August 2, 2017 at 7:12 pm #1139comccoyParticipant
We have purchased the vent kit from CLC. It looks like the flange spacers fit very closely around the fan housing. As we are not always the straightest of cutters with the jigsaw I am wondering at the wisdom/value of epoxying the flange spacers in place early.
Right now we still have the shell flipped over and perched on a couple foam boards and a sawhorse supporting the galley flat. My thought is to epoxy it down now, holding it in place with some heavy stuff. Once we flip it over I could easily drill a hole and pop my trim router down with a straight cutting bit with a ball bearing guide and simply let the spacers be the guide to cut a near perfect hatch hole for the fan. Has anyone else done this? Is my logic not sound for some reason I am not seeing?
The only risk I can see is getting enough weight to get a tight enough bond for the flange spacers as without the hole cut it won’t have the pinch of many clamps. But it is thickened epoxy on a glassed/epoxy’d surface so the 30lbs+ I could manage to get on it should be enough.August 2, 2017 at 7:42 pm #1140mpiloneParticipant
I like the idea of using a flush cut bit to square it up but why not wait until you flip the unit upright, trace the square on the top of the hatch using the fan or the spacers as a guide, then cut 1/4″ inside the line. Then you can glue on the spacers using clamps with the 1/4″ overhang and clean it up with the router, rasp, or sand paper?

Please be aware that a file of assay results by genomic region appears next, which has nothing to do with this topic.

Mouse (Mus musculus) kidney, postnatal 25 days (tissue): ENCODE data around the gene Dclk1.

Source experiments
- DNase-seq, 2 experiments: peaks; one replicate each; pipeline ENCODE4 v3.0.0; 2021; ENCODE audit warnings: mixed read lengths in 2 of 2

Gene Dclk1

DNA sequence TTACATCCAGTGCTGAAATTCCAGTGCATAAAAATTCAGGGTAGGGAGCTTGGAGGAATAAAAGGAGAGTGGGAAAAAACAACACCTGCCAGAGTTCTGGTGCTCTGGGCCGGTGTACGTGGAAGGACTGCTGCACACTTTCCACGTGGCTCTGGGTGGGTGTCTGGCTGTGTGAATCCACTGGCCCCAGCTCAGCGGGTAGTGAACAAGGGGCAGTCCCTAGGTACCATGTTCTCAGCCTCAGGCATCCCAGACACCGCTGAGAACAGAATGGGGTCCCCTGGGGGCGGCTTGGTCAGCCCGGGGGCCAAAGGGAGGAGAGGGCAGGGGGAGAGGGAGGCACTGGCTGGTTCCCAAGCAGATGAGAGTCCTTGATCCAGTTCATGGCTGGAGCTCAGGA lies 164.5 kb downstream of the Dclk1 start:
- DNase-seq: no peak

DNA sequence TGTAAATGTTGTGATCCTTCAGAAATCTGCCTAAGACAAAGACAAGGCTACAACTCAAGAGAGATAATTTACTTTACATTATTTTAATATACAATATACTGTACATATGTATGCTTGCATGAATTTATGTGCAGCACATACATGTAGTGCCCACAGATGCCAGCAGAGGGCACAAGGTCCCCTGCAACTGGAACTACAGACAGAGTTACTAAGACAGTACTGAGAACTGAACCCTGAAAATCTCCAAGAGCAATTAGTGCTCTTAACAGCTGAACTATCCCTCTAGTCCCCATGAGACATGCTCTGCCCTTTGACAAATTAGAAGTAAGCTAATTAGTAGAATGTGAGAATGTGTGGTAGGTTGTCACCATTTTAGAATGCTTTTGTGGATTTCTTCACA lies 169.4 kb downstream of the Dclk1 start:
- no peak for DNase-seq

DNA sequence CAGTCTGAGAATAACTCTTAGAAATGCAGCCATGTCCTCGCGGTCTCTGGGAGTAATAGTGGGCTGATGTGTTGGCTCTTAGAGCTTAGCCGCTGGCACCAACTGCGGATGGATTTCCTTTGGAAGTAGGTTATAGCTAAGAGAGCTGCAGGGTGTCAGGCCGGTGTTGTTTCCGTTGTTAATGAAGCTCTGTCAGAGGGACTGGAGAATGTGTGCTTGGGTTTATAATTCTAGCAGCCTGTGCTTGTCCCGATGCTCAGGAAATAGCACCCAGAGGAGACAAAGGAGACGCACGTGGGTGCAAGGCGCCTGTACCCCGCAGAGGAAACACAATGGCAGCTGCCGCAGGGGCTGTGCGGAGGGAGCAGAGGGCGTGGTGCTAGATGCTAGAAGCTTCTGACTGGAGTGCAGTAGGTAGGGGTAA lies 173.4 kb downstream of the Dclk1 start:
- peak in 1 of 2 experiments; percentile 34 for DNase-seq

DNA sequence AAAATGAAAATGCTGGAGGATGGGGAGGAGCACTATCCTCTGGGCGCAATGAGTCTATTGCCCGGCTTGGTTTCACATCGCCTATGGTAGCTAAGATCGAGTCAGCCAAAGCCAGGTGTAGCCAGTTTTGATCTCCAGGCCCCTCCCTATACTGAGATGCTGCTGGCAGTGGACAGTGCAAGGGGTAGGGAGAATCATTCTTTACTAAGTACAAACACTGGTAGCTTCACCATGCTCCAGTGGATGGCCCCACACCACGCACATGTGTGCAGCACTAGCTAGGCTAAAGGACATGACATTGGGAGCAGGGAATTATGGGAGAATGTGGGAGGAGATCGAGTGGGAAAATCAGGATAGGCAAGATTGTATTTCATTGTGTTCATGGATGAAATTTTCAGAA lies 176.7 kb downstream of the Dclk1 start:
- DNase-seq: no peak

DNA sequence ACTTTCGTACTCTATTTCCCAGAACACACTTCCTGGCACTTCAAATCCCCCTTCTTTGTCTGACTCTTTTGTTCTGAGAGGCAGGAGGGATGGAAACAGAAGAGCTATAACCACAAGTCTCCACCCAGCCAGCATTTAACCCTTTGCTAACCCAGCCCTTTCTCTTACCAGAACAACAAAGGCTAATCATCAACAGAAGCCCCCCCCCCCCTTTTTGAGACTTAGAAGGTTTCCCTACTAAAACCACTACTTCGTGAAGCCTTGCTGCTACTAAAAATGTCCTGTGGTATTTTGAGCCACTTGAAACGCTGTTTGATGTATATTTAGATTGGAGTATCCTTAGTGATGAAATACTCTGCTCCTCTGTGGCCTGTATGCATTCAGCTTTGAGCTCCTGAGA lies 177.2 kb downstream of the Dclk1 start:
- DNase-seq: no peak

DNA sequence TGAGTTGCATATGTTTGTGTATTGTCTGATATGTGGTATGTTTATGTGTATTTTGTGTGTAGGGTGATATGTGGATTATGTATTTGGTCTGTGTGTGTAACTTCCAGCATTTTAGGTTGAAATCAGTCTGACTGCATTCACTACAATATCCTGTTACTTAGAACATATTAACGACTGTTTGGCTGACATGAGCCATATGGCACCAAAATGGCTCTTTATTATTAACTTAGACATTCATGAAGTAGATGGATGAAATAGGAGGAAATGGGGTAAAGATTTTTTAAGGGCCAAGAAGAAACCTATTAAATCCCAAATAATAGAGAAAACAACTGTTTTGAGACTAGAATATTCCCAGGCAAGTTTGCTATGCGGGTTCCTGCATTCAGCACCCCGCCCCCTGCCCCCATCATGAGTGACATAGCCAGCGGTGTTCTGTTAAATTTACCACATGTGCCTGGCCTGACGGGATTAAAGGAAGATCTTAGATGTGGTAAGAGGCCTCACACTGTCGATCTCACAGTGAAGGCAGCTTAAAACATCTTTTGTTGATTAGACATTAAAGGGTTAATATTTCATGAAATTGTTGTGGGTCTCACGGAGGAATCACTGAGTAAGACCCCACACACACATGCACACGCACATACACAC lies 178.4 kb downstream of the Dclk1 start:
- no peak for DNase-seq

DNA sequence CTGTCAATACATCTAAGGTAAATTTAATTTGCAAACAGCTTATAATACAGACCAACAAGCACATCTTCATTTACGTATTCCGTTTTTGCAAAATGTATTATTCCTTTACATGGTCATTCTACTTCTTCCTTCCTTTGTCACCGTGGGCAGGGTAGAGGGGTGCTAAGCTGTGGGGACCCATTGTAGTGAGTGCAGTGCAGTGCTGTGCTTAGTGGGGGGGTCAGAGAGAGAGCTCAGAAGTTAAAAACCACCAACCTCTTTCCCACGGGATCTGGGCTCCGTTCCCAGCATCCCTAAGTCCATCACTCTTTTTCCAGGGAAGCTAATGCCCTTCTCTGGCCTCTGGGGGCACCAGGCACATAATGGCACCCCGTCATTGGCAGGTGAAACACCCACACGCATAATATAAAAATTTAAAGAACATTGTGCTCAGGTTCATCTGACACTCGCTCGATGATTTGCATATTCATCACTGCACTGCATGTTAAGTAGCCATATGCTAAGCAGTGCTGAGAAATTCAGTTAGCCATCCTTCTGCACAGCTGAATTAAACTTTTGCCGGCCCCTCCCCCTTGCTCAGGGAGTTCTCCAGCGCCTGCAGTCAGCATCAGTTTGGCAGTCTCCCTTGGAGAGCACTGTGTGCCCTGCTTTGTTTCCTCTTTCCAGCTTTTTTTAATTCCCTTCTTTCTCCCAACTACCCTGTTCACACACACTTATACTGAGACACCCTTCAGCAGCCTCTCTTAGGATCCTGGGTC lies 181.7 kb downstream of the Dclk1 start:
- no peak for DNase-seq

My concern with trying to glue it in place while upside down is that it will want to slide when you put the weight on it. You could probably put something in there to wedge it in place but it seems easier to use your clamps and give yourself a 1/2″ of play (1/4″ on all sides) when cutting the hole.
-mikeAugust 2, 2017 at 10:09 pm #1141rovineyeParticipant
If you can keep the alignment it will probably be stronger than with clamps. Alternatively, once right side up you could use CA glue to hold it in place and use the router, then break the CA glue bond and glue with epoxy with clamps.August 3, 2017 at 1:18 pm #1142frizParticipant
I cut a sloppy under sized hole, glued and clamped the spacers, and then routed the opening with a flush bit.August 3, 2017 at 3:38 pm #1143rovineyeParticipant
Fritz for the win! Would eliminate most sanding.August 9, 2017 at 9:32 pm #1167comccoyParticipant
I did wait until we flipped it over, though in hind sight, with enough weight, I think I would have been fine with even better alignment had I done it when flipped over. I used a cheap straight bit I had to carve a lazy ugly square, epoxied the flange in, then flush cut the hatch opening. I am VERY pleased with the results! Thanks all!
September 11, 2021 at 9:02 am #3888madebymike60Participant
- This reply was modified 6 years, 3 months ago by comccoy.
I second the idea of a flush trim router bit. I’m almost to the fan install so will be using one there soon but here is where I used it to clean up the holes for portholes. Just make sure any epoxy is out of the way of where the bearing will go and the bit will remove plywood shell and any extra epoxy very neatly.September 12, 2021 at 9:05 pm #3897wayne3676Participant
I glued the spacers with a lot of weights. then when I flipped it over used a flush bit. smooth
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